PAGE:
Lidoderm(R) is a targeted topical analgesic patch that is applied directly to intact skin. Lidoderm(R) was approved by the FDA in 1999 for relief of pain associated with post-herpetic neuralgia (PHN), a chronic pain that can result from nerve damage by the herpes zoster virus, commonly referred to as shingles. Endo has ongoing placebo-controlled studies of Lidoderm(R) in the treatment of low back pain and osteoarthritis.

"We are constantly looking for new and innovative ways to help patients relieve chronic pain," explains Joseph S. Gimbel, M.D., Arizona Research Center, Phoenix, Ariz., one of the principal investigators in the low back pain study. "The topical analgesic Lidoderm(R) is an innovative treatment for PHN that is effective and well-tolerated. I am encouraged by these new studies that suggest Lidoderm(R) may also offer pain relief for patients who suffer from low back pain and osteoarthritis, and look forward to evaluating Lidoderm(R) in placebo-controlled studies for these indications."

Lidoderm(R) and Low Back Pain

Low back pain is a complex and difficult to treat condition that is associated with significantly decreased quality of life and may require several different treatments for optimal pain relief. It is estimated that more than 17 percent of the work force is affected by low back pain with direct and indirect costs exceeding $50 billion per year.

The six-week, open-label, parallel-group pilot study that was presented evaluated the effectiveness of Lidoderm(R) on distinct and common pain qualities present in low back pain using the Neuropathic Pain Scale (NPS), a validated assessment tool that measures distinct components of pain.

The study was performed at eight sites in the United States, and patients were stratified based on duration of low back pain (group 1: acute/subacute low back pain; group 2: short-term chronic low back pain; group 3: long-term chronic low back pain). In the first two weeks of the study, patients were maintained on pre-existing treatment regimens with no dose alterations or additions other than the Lidoderm(R) patch.

Beginning on day 14, concomitant analgesics could be tapered by 25% of total daily dose, every five days, for patients who reported a daily pain intensity score less than or equal to four on a scale of 0 (no pain, not sensitive to individual pain descriptors) to 10 (most severe pain, most sensitive to individual pain descriptors).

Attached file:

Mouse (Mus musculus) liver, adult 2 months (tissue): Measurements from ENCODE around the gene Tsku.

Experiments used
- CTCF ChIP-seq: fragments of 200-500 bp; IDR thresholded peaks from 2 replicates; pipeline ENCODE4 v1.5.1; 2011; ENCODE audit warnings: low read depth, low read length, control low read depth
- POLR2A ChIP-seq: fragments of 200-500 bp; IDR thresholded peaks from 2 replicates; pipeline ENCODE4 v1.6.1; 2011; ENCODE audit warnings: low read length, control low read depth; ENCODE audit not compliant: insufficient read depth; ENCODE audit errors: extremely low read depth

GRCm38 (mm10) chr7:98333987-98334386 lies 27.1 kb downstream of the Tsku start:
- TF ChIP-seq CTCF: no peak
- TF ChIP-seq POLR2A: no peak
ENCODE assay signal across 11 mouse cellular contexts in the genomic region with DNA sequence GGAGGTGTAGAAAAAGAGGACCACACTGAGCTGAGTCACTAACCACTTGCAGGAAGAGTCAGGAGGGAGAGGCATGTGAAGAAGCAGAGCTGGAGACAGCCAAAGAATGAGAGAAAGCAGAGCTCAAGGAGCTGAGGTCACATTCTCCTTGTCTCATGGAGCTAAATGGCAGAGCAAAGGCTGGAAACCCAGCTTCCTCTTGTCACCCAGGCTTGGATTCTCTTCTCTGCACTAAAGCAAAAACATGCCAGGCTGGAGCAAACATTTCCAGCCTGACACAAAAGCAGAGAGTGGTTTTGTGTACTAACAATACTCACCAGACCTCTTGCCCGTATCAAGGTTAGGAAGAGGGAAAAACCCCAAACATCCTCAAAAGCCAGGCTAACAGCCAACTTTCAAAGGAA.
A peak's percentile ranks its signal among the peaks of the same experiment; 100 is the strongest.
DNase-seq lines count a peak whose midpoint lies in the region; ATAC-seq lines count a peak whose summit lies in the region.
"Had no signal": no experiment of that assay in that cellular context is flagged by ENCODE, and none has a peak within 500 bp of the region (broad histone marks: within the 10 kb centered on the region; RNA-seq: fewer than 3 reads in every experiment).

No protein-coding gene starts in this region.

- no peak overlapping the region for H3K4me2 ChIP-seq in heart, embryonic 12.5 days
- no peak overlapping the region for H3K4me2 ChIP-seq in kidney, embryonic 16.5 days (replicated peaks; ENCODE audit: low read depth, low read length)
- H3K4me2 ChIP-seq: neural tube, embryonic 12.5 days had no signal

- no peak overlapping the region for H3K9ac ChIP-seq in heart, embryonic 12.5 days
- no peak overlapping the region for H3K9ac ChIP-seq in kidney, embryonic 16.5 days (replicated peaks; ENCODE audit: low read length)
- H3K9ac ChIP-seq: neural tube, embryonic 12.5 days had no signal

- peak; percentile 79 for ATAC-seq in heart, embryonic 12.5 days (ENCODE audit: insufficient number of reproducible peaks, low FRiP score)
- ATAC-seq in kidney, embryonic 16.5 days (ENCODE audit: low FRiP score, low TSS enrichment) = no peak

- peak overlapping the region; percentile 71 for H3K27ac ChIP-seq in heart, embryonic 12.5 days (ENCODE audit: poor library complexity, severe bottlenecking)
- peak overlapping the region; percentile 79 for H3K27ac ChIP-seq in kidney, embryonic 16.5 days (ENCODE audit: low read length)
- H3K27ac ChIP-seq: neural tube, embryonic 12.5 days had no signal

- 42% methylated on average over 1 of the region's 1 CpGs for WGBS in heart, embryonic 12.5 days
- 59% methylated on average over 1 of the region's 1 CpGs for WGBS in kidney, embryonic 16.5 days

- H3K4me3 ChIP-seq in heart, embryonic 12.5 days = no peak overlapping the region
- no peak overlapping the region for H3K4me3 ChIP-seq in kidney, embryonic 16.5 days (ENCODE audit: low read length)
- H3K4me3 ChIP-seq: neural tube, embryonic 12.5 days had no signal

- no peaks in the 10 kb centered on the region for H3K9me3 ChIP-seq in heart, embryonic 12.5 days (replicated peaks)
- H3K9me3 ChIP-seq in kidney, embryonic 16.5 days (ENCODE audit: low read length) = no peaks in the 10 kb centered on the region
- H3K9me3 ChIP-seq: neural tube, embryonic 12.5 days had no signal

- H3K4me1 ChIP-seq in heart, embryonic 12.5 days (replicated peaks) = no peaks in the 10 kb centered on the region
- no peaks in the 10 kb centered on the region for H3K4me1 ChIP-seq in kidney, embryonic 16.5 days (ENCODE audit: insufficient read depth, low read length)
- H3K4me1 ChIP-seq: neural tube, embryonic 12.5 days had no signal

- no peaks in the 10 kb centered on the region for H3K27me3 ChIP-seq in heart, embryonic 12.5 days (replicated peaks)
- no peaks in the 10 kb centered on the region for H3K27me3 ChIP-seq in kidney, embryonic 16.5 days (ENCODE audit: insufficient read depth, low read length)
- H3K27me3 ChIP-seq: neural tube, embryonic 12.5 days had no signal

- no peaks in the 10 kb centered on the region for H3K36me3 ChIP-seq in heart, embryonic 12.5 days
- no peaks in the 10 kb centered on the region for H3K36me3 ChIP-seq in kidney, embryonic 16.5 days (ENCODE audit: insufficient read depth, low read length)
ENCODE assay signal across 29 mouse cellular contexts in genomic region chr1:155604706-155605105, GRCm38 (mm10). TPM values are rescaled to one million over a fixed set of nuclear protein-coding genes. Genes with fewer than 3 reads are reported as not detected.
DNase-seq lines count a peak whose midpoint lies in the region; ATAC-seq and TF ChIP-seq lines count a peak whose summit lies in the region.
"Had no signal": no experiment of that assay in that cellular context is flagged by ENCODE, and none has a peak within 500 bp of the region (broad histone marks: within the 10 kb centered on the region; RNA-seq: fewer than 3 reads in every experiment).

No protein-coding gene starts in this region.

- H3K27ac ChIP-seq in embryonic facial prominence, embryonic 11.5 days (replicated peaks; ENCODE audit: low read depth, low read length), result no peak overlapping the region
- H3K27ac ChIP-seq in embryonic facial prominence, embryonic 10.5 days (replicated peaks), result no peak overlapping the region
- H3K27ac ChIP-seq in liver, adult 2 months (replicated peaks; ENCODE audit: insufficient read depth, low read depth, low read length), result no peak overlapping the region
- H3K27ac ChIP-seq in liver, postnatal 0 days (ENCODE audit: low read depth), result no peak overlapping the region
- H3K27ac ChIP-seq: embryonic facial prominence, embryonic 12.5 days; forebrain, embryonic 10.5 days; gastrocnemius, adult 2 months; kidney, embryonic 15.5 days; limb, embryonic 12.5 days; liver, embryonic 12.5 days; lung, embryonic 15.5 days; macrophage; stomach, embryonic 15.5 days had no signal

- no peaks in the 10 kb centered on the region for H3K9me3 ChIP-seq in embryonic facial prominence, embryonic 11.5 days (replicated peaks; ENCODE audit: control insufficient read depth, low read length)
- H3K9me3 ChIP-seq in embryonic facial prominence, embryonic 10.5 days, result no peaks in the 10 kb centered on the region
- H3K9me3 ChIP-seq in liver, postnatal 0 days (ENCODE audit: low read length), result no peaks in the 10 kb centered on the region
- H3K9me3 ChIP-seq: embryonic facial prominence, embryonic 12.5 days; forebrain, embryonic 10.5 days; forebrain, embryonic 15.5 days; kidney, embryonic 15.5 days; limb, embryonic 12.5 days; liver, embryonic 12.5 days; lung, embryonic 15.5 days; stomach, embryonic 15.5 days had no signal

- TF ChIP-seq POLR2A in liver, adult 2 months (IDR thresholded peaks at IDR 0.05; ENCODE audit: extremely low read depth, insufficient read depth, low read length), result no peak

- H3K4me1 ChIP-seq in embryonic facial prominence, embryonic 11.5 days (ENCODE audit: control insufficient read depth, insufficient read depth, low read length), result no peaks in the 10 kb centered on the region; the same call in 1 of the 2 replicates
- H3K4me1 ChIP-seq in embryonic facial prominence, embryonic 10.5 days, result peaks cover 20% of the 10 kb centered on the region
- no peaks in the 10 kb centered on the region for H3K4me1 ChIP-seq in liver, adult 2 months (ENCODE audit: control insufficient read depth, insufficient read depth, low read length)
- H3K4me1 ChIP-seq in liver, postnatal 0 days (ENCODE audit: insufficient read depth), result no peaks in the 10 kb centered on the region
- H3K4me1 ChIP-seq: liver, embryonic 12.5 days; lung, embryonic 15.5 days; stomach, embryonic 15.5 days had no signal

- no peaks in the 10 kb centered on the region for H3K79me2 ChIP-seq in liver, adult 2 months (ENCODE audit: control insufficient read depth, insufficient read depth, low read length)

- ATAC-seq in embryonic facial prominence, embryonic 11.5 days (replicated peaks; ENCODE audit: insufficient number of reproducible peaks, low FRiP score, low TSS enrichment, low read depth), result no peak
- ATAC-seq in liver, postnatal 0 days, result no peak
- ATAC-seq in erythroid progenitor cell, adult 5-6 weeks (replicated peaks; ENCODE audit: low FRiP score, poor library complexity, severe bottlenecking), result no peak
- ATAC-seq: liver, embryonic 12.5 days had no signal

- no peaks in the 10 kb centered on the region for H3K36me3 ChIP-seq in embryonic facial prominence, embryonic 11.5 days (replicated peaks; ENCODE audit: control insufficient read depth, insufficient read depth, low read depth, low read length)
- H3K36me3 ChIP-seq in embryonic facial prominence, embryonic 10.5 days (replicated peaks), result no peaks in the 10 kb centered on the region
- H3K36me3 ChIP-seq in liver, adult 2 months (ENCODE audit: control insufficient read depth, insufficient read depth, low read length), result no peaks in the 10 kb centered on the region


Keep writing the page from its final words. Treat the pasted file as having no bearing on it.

Effectiveness was measured by the change from baseline to week six in the ten specific NPS pain qualities. In the total patient population analyzed, the study showed that six weeks of treatment with Lidoderm(R) significantly improved all individual NPS composite measures (p<.001) with the exception of "cold", "sensitive" and "itchy" which were rated as mild at baseline.

In the three patient subgroups, significant improvements were noted for the following pain qualities after six weeks of treatment: group 1, significant improvements were reported for "sharp", "dull", "deep", and "surface" pain (p<.05), as well as for overall pain "intensity" and overall "unpleasantness" (p=.001); group 2, significant improvements were noted for "surface" pain (p=.009) and for overall pain "intensity" and "unpleasantness" (p<.05); group 3, significant improvements were noted for all pain qualities (p<.05) with the exception of "cold" pain. Treatment was well tolerated overall.

The most commonly reported treatment-related adverse events were skin-related, such as rash, and were categorized as mild-to-moderate.

"There is a critical need to develop effective and well-tolerated new approaches to treating chronic low back pain in this enormous patient population," said Dr. Gimbel. "Promising data from this study suggest Lidoderm(R), used as either monotherapy or adjunctive therapy, may alleviate acute and chronic low back pain, but additional placebo-controlled studies are needed to confirm this observation."